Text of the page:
Serious Illness Definition
A stroke is one of the illnesses covered by our Serious Illness Benefit. We define a stroke as one diagnosed by an appropriate medical consultant which has resulted in lasting impairment to the nervous system. The lasting impairment is measured using the Modified Rankin Scale at least one month after the stroke. The Modified Rankin Scale must be at level 2 or above.
When the policy would and wouldn't pay out
The impact of a stroke depends on its size and where in the brain the stroke takes place. For example, someone who has a small stroke may experience only minor effects such as weakness of an arm or leg. But someone who has a more severe stroke may be left paralysed on one side, lose his or her ability to speak or, in severe cases, die.
The Modified Rankin Scale is a commonly used and internationally accepted scale for measuring the effects of a stroke. It measures how well a person can carry out daily activities after suffering neurological damage – including from a stroke. ‘Neurological damage’ means damage to the nervous system, which may include the brain.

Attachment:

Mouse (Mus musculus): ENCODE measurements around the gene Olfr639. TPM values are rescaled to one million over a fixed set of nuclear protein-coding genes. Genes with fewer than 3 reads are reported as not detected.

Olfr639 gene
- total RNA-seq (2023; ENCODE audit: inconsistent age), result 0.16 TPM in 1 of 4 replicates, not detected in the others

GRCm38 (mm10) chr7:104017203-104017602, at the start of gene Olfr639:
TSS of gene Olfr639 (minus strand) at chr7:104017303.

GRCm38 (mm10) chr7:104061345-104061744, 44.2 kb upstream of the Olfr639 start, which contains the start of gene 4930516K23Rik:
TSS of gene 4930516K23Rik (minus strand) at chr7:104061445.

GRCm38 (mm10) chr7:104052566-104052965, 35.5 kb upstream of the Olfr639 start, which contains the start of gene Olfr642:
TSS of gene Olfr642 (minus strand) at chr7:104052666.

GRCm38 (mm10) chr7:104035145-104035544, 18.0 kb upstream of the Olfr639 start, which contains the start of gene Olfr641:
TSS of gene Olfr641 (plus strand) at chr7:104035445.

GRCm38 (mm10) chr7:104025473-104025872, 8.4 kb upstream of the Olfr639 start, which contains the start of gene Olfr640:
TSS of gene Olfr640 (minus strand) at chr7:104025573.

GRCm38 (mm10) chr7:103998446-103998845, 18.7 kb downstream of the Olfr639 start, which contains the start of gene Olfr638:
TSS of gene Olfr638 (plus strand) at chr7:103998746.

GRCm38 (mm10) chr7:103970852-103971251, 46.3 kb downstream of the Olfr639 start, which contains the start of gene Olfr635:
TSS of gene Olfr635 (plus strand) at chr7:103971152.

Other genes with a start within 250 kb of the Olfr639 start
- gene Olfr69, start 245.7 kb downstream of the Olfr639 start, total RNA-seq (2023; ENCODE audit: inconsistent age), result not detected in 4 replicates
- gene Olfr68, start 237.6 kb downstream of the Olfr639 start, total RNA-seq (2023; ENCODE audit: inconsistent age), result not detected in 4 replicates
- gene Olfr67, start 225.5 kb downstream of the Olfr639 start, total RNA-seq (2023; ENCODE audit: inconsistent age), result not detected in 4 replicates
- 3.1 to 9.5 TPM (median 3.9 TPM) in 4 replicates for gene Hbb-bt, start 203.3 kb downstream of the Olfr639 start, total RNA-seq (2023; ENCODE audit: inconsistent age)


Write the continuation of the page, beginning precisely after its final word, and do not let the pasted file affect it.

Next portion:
This policy pays out when the impact of a stroke is deemed to be to at least level 2 which is described as having 'slight disability'.
See below further information about the Modified Rankin Scale and which levels are covered by this policy.
|0||No symptoms at all||None||No|
|1||No significant disability||Able to carry out all usual activities despite some symptoms||No|
|2||Slight disability||Able to look after own affairs without assistance, but unable to carry out all previous activities||Yes|
|3||Moderate disability||Requires some help, but able to walk unassisted||Yes|
|4||Moderately severe disability||Unable to attend to own body needs without assistance and unable to walk unassisted||Yes|
|5||Severe disability||Bedridden, incontinent and requiring constant nursing care and attention||Yes|